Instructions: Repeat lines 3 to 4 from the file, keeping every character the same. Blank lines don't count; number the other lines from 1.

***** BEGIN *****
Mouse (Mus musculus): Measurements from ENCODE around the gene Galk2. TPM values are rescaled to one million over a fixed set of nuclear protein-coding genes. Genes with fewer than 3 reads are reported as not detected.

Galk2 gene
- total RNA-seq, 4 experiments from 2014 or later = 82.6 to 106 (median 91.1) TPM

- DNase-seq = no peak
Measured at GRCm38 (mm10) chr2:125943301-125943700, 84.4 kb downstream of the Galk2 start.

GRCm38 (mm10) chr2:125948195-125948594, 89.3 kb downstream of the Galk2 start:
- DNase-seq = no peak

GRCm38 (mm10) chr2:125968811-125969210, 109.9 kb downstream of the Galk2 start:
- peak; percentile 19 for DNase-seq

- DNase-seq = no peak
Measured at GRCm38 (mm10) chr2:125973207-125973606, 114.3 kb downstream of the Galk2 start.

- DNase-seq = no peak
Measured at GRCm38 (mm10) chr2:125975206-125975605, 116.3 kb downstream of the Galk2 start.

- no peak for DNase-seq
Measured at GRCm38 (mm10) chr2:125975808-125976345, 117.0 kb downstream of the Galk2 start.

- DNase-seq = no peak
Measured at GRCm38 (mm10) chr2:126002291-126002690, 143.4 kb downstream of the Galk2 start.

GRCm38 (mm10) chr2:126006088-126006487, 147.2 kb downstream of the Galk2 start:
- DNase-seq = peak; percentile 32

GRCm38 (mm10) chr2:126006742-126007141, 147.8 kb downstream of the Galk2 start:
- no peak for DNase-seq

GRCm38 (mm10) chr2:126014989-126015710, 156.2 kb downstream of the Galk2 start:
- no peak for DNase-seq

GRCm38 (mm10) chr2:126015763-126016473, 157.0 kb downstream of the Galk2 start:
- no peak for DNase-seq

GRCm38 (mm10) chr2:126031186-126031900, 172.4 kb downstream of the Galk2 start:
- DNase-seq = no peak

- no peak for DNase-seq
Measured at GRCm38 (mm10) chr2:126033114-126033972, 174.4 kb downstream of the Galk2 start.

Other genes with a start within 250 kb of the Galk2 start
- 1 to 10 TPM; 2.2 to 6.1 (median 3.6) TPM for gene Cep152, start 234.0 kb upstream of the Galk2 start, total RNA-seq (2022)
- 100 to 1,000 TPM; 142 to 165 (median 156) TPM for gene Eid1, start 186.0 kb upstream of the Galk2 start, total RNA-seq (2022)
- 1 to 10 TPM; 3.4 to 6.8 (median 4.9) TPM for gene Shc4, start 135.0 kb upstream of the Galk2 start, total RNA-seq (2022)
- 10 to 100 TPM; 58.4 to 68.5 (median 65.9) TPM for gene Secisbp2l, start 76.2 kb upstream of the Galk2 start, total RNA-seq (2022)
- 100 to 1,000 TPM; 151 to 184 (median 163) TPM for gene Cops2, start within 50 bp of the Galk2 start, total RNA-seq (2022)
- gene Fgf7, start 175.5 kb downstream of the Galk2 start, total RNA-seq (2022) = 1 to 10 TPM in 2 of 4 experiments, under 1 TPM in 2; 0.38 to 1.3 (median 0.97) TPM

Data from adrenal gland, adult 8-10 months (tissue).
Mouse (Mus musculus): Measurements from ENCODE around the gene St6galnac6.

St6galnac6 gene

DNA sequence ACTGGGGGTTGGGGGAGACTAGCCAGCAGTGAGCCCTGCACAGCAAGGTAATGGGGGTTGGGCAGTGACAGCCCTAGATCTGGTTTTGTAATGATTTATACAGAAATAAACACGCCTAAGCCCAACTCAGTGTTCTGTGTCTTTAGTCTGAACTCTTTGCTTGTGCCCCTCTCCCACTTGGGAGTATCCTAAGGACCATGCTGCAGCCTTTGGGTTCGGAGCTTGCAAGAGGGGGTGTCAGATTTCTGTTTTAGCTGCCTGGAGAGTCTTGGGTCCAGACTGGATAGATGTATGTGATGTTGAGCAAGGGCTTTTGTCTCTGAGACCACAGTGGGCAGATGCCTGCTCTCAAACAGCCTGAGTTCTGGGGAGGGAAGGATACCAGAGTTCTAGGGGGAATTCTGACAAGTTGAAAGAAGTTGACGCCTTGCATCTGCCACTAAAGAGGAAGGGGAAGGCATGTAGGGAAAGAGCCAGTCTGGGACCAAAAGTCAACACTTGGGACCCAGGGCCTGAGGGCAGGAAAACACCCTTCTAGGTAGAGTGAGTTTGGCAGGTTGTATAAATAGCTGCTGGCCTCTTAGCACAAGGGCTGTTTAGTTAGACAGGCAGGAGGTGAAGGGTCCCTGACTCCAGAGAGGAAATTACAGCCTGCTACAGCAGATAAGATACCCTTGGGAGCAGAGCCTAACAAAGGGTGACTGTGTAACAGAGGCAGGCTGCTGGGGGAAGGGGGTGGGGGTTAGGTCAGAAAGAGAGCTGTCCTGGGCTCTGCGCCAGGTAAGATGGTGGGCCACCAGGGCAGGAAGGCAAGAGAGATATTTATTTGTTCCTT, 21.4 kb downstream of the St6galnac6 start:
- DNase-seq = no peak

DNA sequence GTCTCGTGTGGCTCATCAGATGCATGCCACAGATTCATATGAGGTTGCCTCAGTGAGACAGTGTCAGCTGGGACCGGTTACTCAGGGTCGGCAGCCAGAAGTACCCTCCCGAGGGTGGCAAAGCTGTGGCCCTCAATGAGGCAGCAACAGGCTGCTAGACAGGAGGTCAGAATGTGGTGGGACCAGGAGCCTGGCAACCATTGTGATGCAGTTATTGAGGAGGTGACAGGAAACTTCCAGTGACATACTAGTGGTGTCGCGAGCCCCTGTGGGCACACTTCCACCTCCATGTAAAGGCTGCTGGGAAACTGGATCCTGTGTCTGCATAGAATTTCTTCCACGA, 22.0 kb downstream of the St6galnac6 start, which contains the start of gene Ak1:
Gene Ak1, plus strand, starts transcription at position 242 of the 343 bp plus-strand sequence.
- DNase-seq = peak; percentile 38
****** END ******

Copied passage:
- total RNA-seq, 4 experiments from 2014 or later = 82.6 to 106 (median 91.1) TPM

- DNase-seq = no peak